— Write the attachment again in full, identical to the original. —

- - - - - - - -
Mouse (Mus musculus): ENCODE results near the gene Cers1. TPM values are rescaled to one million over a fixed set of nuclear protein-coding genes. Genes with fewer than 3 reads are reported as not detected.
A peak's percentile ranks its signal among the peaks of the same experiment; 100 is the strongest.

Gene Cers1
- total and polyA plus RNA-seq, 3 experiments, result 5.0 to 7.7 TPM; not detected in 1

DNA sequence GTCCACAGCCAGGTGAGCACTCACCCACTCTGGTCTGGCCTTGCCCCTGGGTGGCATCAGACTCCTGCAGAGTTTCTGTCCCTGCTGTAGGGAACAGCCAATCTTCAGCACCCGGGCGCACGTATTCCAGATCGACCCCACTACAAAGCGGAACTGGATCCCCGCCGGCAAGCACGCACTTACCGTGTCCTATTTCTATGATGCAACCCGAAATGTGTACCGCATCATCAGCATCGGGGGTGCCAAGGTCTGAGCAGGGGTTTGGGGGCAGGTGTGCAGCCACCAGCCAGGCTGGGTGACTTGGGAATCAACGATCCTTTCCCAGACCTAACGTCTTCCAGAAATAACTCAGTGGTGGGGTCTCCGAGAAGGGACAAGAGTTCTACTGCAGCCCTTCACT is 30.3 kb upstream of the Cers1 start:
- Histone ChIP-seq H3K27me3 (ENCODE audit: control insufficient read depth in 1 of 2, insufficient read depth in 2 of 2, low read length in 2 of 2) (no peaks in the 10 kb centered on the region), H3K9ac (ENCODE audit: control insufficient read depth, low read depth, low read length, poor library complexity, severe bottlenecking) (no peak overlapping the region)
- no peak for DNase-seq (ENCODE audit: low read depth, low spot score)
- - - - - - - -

Mouse (Mus musculus): ENCODE results near the gene Cers1. TPM values are rescaled to one million over a fixed set of nuclear protein-coding genes. Genes with fewer than 3 reads are reported as not detected.
A peak's percentile ranks its signal among the peaks of the same experiment; 100 is the strongest.

Gene Cers1
- total and polyA plus RNA-seq, 3 experiments, result 5.0 to 7.7 TPM; not detected in 1

DNA sequence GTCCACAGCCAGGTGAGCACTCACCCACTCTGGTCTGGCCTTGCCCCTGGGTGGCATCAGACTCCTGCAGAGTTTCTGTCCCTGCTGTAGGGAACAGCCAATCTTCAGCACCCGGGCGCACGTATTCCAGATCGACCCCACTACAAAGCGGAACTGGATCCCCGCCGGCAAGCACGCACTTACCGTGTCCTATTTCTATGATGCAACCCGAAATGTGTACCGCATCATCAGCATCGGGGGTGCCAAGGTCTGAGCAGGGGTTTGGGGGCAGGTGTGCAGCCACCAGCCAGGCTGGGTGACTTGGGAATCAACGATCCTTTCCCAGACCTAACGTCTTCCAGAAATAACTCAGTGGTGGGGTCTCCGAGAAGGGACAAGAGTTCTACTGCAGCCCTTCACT is 30.3 kb upstream of the Cers1 start:
- Histone ChIP-seq H3K27me3 (ENCODE audit: control insufficient read depth in 1 of 2, insufficient read depth in 2 of 2, low read length in 2 of 2) (no peaks in the 10 kb centered on the region), H3K9ac (ENCODE audit: control insufficient read depth, low read depth, low read length, poor library complexity, severe bottlenecking) (no peak overlapping the region)
- no peak for DNase-seq (ENCODE audit: low read depth, low spot score)